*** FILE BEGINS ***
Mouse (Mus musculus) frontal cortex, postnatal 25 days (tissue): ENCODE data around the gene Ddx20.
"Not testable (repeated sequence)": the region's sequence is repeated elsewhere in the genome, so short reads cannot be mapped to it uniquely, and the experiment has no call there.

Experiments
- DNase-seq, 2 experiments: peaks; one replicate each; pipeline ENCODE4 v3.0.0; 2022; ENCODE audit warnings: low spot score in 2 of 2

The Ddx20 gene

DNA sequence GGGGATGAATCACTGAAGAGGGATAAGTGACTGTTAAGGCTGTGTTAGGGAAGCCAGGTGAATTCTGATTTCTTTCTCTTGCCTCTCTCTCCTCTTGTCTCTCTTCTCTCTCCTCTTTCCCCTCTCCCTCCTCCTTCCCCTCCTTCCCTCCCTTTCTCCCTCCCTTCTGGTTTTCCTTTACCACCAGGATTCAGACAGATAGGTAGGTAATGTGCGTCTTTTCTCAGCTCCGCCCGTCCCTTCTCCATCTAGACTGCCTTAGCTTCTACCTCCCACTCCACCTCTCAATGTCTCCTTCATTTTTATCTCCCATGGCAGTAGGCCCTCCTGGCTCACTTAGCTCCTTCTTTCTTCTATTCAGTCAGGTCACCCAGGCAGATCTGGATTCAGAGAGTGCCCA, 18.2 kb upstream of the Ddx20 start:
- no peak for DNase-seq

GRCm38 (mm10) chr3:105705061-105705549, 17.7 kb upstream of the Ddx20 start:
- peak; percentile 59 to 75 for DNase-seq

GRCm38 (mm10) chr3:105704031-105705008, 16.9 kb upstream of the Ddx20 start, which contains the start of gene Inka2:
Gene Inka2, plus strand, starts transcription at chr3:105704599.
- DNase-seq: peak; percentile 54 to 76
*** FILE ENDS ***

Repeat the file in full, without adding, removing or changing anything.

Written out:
Mouse (Mus musculus) frontal cortex, postnatal 25 days (tissue): ENCODE data around the gene Ddx20.
"Not testable (repeated sequence)": the region's sequence is repeated elsewhere in the genome, so short reads cannot be mapped to it uniquely, and the experiment has no call there.

Experiments
- DNase-seq, 2 experiments: peaks; one replicate each; pipeline ENCODE4 v3.0.0; 2022; ENCODE audit warnings: low spot score in 2 of 2

The Ddx20 gene

DNA sequence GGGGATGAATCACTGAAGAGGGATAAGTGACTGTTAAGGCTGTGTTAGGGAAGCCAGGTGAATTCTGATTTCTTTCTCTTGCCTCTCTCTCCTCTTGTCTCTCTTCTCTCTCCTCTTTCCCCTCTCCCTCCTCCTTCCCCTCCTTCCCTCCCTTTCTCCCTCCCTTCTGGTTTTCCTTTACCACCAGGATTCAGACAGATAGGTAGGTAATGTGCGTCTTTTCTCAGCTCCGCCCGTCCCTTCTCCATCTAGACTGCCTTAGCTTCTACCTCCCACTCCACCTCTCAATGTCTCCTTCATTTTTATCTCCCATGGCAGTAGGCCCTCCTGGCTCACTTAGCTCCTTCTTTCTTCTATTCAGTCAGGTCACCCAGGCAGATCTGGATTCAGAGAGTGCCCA, 18.2 kb upstream of the Ddx20 start:
- no peak for DNase-seq

GRCm38 (mm10) chr3:105705061-105705549, 17.7 kb upstream of the Ddx20 start:
- peak; percentile 59 to 75 for DNase-seq

GRCm38 (mm10) chr3:105704031-105705008, 16.9 kb upstream of the Ddx20 start, which contains the start of gene Inka2:
Gene Inka2, plus strand, starts transcription at chr3:105704599.
- DNase-seq: peak; percentile 54 to 76